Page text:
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Diabetic emergencies – hypoglycemia and hyperglycemia


Allergic Reactions
Anaphylactic Shock
Animal Bites
Bandages Slings
Burns and Scalds
Cardiac Arrest
Diabetic Coma
Facial Fracture
Febrile Convulsions
Fracture around the Elbow
Fracture of the Hip and Leg
Fracture of the Lower Jaw
Fracture of the Skull
Fracture of the Spine
Fracture of the Upper Arm
Fracture of the Upper Limb
Heart Attack
Heat Exhaustion
Insect Stings
Open Fracture
Snake Bites

If the blood sugar level falls below normal then a condition known as hypoglycemia is said to exist. Without adequate levels of sugar in the blood, the brain can no longer function normally. Most diabetics are aware of the steps they must take to prevent this occurring, and can usually identify the first symptoms of an attack and take the appropriate action - normally the ingestion of sugar or glucose tablets. However, if an attack becomes advanced, unconsciousness will eventually occur and failure to act quickly can result in brain damage.

How to recognize a hypoglycemic attack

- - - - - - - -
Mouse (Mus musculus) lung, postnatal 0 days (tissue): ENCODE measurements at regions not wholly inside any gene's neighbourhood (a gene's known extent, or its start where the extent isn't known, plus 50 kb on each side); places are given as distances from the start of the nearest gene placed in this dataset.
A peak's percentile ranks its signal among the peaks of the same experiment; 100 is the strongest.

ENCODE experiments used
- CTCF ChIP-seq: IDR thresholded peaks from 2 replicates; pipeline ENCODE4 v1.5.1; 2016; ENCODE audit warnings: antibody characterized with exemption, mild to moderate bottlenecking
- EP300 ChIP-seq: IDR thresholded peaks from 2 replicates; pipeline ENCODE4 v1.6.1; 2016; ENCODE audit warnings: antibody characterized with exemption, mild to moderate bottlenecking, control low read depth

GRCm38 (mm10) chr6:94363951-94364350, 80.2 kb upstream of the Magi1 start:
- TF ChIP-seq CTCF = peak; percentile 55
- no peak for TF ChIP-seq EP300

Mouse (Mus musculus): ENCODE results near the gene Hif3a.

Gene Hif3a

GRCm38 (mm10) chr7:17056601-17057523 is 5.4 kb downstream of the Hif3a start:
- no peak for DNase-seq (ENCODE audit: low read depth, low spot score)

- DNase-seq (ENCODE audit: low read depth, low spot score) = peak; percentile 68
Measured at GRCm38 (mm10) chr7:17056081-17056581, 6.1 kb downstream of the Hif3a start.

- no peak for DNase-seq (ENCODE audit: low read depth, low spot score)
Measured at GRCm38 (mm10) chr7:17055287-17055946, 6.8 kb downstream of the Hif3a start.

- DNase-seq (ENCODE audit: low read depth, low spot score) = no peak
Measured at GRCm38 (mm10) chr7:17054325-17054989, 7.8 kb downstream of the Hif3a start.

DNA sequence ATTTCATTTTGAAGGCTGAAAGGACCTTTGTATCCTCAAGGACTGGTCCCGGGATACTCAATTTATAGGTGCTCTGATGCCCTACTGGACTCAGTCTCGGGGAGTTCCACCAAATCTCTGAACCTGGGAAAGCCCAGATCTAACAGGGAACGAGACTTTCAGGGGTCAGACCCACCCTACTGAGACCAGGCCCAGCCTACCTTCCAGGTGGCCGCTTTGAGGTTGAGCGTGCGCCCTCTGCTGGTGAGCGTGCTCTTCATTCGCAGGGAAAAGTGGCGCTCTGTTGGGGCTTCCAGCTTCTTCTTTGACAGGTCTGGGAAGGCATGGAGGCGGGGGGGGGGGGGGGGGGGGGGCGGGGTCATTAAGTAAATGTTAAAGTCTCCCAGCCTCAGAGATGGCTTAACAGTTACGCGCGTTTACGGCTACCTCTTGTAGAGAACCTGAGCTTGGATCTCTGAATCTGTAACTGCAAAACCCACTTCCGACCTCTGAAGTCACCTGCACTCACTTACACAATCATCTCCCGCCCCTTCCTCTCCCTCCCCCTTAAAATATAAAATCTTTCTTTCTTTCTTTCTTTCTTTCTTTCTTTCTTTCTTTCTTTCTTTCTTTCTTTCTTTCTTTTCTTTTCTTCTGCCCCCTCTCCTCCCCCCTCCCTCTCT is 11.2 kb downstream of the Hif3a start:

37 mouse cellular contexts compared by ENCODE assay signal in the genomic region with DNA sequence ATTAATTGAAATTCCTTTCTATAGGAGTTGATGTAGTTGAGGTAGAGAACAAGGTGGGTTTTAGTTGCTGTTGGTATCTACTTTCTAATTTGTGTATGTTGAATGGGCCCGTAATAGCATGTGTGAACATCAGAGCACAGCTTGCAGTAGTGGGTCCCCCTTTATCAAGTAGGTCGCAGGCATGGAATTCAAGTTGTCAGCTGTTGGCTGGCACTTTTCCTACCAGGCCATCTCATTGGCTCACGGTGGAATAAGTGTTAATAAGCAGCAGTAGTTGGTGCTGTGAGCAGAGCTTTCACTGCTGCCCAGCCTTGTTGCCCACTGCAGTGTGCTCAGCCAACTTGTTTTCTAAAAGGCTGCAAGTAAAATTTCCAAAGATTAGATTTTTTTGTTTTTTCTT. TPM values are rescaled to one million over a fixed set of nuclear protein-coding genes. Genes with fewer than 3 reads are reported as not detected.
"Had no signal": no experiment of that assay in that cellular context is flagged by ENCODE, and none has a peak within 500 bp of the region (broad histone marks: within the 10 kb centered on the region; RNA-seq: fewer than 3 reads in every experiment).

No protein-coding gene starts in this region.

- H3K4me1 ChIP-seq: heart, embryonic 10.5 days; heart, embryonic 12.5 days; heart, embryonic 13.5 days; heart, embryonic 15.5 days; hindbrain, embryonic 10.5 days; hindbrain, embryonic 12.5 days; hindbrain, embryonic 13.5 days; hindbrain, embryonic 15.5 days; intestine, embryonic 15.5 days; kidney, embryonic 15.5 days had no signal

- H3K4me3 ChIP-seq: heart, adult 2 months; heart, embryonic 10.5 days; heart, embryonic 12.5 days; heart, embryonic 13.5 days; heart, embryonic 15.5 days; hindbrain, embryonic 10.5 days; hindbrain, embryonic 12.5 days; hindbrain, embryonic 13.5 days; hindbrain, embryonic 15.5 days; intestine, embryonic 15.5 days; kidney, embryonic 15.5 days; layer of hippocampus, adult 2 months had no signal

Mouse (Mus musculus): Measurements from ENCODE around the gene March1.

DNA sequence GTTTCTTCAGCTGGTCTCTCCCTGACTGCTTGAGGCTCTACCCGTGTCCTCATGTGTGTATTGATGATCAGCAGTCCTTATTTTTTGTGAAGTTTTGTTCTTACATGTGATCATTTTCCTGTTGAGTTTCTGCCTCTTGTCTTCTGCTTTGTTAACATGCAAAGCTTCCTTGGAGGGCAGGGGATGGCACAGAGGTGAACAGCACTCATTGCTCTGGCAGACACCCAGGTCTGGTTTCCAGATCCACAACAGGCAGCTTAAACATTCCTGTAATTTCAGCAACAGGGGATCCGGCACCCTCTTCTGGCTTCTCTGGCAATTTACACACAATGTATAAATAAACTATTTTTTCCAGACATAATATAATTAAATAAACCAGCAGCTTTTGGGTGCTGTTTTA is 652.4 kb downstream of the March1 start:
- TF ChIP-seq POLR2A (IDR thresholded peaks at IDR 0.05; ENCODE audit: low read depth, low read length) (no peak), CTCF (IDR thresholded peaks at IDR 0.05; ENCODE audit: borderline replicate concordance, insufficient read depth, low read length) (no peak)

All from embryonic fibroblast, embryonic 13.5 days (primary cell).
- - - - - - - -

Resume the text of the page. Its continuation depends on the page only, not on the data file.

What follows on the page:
1. The attack will usually be rapid in onset. The casualty may complain of severe weakness, tiredness, hunger or feeling faint. Ask if he or she is diabetic, or look for a Medic-alert bracelet or warning card.

2. The casualty may experience palpitations and muscle tremors.

3. If no sugar is taken, the casualty may become confused or aggressive.

4. The skin will become cold, clammy and sweaty.

5. Breathing may become shallow.

6. The casualty may appear confused, become less rational and eventually become unconscious.

Treatment of hypoglycemia

1. Aim to raise the blood sugar levels as quickly as possible by giving the victim sugary food or drink. Ascertain whether or not the casualty carries a supply of glucagon for injection for such emergencies, in which case follow the instructions enclosed. If there is no improvement within five minutes.

2 If the victim is unconscious, place him or her in the recovery position and be prepared to resuscitate.

3 Call for an ambulance.